GRAND RAPIDS, Mich. (WOOD) — Wildlife experts say the Great Lakes piping plover is showing slow signs of growth but still needs human intervention to save the species.
The tiny birds are endangered and nearly went extinct in the 1980s. Francie Cuthbert, a professor with the University of Minnesota’s Department of Fisheries, Wildlife and Conservation Biology has studied the Great Lakes piping plover for decades.
“There were only 12 to 17 pairs, so they were functionally extinct in the Great Lakes region — extirpated as a population. So, the situation was pretty dire,” Cuthbert told Michigan Radio.
Over the last few years, an average of 70 breeding pairs of Great Lakes piping plover have been found along the Great Lakes coast. This year, wildlife experts counted 74. Still, it is considered one of the most endangered species in the Midwest.
Biologists say the Great Lakes piping plover is extremely picky when it comes to making a nest. They prefer beaches with a lot of pebbles and rocks, and if they ever feel threatened, they will abandon the nest.
Over the last few decades, habitat loss has been a big problem. There aren’t many isolated beaches left along the Great Lakes, with more homes and other development growing on the shoreline. The birds are also a nice snack for several predator species, including crows and raccoons.
The team at the Sleeping Bear Dunes National Lakeshore is doing its part to help the birds. They post signs and rope barriers to help keep people at a safe distance from nests — especially visitors with dogs.
Erica Adams, the piping plover coordinator at Sleeping Bear Dunes, says protecting the endangered species requires teamwork.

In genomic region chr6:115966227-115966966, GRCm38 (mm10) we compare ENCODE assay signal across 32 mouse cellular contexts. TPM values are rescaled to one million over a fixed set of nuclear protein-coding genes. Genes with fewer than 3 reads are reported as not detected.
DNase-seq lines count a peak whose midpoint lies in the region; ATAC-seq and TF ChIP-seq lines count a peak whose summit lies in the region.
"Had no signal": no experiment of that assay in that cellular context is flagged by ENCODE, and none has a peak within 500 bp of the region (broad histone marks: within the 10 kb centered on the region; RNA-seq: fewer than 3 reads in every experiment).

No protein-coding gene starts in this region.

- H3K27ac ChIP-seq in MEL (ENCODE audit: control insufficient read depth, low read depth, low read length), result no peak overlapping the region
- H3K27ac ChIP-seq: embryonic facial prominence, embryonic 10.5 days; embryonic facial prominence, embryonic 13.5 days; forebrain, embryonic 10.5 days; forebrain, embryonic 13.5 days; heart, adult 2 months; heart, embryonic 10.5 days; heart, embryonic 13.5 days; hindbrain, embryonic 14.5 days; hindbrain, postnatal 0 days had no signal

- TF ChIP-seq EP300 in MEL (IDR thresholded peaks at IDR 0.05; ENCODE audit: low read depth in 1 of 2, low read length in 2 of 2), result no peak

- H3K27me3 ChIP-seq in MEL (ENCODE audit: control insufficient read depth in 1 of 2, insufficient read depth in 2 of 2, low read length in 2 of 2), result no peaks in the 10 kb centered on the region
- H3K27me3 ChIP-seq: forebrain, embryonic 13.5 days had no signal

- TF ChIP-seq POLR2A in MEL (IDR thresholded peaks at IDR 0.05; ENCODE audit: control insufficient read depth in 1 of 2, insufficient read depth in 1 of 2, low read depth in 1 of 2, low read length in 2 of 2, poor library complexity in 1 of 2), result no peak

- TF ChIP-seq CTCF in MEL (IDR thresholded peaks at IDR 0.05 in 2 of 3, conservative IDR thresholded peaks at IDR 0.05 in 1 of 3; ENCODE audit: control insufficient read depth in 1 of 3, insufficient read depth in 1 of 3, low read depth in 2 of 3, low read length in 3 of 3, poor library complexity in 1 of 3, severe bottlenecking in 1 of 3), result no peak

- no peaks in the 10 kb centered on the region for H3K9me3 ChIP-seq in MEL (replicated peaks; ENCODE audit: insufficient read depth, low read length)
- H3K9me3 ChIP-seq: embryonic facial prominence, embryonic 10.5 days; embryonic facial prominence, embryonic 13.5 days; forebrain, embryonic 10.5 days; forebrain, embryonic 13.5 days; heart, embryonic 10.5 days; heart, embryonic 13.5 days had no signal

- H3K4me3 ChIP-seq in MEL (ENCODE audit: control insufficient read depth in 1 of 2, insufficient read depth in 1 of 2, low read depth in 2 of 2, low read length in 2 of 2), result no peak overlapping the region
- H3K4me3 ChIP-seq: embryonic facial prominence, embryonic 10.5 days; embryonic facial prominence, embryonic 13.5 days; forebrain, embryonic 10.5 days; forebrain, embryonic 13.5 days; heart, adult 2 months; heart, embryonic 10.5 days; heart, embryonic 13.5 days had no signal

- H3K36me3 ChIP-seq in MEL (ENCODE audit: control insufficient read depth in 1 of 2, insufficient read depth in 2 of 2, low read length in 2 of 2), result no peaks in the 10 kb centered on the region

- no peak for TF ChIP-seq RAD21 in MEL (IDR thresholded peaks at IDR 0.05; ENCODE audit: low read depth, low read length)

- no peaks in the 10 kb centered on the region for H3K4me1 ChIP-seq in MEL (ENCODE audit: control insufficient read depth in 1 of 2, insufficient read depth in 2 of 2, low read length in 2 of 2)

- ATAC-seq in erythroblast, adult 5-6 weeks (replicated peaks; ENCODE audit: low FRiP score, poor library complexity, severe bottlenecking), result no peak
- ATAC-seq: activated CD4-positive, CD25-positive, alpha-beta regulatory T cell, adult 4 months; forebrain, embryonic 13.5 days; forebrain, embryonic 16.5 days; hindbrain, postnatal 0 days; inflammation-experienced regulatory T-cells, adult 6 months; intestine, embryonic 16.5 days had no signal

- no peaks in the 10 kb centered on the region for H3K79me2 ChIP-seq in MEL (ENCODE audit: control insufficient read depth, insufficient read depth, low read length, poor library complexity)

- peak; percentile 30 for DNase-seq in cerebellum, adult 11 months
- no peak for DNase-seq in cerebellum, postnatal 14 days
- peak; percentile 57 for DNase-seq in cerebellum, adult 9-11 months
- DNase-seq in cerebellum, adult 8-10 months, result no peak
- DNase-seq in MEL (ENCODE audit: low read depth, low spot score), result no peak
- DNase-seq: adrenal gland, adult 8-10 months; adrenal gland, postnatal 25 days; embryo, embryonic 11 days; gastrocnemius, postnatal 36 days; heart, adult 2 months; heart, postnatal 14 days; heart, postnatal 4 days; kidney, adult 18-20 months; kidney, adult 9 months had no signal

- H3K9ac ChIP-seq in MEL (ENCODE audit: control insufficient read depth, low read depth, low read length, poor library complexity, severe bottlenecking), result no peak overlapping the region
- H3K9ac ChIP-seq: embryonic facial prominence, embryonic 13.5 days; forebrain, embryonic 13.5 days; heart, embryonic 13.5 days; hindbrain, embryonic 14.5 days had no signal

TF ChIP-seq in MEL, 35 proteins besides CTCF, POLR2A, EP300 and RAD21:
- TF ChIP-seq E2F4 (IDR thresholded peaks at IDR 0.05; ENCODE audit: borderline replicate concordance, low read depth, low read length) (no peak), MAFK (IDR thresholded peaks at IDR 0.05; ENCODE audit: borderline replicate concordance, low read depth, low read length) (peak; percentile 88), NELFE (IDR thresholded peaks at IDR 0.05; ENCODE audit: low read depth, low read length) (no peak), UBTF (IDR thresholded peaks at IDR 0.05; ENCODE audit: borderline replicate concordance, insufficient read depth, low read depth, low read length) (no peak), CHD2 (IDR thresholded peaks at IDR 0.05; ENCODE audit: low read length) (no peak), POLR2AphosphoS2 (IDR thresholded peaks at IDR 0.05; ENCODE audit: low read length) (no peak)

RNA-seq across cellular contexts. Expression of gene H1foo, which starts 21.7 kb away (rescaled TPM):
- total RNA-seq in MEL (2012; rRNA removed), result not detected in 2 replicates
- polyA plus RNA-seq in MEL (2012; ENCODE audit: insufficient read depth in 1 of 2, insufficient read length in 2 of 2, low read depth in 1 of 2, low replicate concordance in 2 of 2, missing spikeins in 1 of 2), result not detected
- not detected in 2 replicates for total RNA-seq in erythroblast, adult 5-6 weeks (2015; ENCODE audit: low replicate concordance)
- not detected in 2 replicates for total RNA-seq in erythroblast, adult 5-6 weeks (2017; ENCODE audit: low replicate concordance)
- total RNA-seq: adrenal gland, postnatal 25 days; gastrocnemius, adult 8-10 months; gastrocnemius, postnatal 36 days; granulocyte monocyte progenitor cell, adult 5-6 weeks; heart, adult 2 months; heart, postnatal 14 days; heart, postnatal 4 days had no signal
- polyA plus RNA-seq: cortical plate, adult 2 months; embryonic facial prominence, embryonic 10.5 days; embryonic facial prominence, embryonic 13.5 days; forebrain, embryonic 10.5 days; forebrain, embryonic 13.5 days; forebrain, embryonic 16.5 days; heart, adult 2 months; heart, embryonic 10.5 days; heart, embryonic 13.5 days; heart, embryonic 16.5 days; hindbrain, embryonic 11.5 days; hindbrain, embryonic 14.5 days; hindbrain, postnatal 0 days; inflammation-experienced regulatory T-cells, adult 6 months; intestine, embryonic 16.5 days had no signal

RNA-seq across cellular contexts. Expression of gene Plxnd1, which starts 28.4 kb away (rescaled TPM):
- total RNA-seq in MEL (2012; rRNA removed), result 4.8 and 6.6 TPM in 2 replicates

“It’s a big group effort between park employees, partners working with us, and then a large volunteer group that also helps us keep an eye on the birds,” Adams told Michigan Radio.
A coordinated effort monitors the birds regularly, watching for eggs, making sure the parents stick around and then counting the chicks.
Adams said if the parents do get scared away by a predator or a pest, biologists intervene and rescue the eggs.
“We have a partnership with the Detroit Zoo and the University of Minnesota that will then take those eggs, put them in a captive rearing facility and complete the incubation period,” Adams told Michigan Radio. “The chicks will hatch and then usually they’re released back in the park. They’re able to go out and forage, learn how to be a plover, and then they’ll eventually migrate.”
Like most birds, Great Lakes piping plovers head south for the winter. Tracking data shows most of them spend the winters along the coast in the Carolinas, Georgia and Florida. However, some prefer the Gulf of Mexico, while a couple stayed as far north as New Jersey.